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Brain Res. 1996 Sep 23;734(1-2):10-8.

The role of apoptosis in sexual differentiation of the rat sexually dimorphic nucleus of the preoptic area.

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University of California, Department of Neurobiology, Los Angeles 90095-1763, USA.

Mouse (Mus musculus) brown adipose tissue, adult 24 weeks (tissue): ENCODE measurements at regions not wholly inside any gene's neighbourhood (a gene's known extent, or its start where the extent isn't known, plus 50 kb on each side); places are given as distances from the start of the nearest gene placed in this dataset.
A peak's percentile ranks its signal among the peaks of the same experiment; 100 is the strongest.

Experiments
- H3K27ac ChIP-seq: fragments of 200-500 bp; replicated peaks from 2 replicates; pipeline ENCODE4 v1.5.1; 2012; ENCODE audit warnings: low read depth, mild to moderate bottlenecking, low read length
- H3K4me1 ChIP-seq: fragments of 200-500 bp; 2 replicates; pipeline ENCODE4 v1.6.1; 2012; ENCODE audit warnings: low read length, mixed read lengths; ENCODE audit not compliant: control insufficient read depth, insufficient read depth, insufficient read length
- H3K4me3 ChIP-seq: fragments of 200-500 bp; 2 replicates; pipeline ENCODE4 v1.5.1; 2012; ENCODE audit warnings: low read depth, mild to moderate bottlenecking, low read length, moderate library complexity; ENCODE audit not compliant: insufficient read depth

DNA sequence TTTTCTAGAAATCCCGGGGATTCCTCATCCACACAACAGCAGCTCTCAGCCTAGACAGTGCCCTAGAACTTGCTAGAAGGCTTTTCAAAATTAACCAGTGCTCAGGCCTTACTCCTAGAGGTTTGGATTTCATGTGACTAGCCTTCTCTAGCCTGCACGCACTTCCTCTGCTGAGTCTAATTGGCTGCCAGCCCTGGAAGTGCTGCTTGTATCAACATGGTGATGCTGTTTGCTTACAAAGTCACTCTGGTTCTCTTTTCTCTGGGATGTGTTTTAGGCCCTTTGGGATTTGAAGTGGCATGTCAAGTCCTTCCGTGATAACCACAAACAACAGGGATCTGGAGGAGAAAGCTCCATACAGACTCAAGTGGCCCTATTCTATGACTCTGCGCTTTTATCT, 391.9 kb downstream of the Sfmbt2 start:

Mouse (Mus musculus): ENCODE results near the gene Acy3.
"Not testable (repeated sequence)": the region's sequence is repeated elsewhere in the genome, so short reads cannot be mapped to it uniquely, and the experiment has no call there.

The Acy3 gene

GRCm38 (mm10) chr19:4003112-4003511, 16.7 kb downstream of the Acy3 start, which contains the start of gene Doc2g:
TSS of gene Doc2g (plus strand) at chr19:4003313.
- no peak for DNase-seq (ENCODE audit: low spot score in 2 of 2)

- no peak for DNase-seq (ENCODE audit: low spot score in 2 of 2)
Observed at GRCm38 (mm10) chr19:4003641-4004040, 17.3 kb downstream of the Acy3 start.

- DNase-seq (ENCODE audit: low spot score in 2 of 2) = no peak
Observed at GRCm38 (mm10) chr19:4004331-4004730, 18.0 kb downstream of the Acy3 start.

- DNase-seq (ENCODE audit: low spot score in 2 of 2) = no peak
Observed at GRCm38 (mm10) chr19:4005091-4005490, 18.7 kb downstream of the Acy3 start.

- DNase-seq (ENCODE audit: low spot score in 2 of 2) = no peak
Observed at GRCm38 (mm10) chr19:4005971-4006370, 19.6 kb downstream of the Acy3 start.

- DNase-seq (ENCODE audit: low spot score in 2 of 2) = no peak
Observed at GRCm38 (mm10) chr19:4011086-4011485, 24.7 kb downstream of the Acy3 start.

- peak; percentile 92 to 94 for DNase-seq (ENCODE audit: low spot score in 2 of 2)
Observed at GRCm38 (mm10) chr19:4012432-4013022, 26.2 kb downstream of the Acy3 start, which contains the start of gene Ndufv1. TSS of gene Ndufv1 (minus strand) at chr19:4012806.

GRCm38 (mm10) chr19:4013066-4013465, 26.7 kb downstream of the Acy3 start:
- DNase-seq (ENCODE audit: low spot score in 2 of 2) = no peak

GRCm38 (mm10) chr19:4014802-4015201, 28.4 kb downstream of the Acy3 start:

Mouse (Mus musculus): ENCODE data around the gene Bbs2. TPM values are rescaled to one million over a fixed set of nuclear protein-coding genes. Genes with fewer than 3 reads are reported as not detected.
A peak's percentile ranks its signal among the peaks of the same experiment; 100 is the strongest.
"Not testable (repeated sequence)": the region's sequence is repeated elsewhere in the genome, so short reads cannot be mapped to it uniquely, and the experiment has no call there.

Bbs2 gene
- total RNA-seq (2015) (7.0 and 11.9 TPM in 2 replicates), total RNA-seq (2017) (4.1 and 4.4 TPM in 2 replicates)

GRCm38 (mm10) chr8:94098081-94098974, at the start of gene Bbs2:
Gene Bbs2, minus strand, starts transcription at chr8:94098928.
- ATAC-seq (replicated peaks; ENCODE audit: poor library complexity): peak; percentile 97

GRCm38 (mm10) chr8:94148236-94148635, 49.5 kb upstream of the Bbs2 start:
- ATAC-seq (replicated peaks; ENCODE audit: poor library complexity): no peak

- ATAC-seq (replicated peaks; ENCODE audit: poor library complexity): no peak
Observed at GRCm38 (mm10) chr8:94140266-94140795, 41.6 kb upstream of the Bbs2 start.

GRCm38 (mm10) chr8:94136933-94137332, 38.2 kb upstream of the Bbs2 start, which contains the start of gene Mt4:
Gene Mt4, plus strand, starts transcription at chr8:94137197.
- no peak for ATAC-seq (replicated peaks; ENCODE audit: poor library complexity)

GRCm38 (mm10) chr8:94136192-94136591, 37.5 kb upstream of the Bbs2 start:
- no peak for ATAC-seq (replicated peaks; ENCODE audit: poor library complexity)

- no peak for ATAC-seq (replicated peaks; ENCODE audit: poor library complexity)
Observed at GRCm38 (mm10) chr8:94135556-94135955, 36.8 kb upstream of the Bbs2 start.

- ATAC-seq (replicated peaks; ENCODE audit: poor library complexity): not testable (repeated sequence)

The sexually dimorphic nucleus of the preoptic area (SDN-POA) in the rat hypothalamus is larger in volume in males than in females due to a larger number of cells in the nucleus. Although the SDN-POA, and its development, have been extensively studied, the actual mechanism of its sexual differentiation has not been established. The results of previous studies have not supported a role for gonadal steroids in the regulation of neurogenesis or the determination of the migratory pathway perinatally. In this study, the role of cell death in the development of the sexual dimorphism in the SDN-POA was investigated using in situ end-labeling to visualize fragmented DNA in apoptotic cells. In the experiments described here, the incidence of apoptosis was determined in part of the SDN-POA, the central division of the medial preoptic nucleus (MPNc), over the first 13 days postnatally in male and female rats. There was a sex difference in the incidence of apoptosis in the MPNc between postnatal days 7 and 10; the incidence was higher in females. The role of testosterone (T) in regulating the incidence of apoptosis in the developing MPNc was examined in neonatally castrated males following T or vehicle injection. Testosterone had a profound inhibitory effect on the incidence of apoptosis between days 6 and 10. In a control region within the lateral preoptic area, there was no sex difference in the incidence of apoptosis, nor was there an effect of T. Thus, the data indicate that the regulation of apoptosis by T is one mechanism involved in the sexual differentiation of the SDN-POA.

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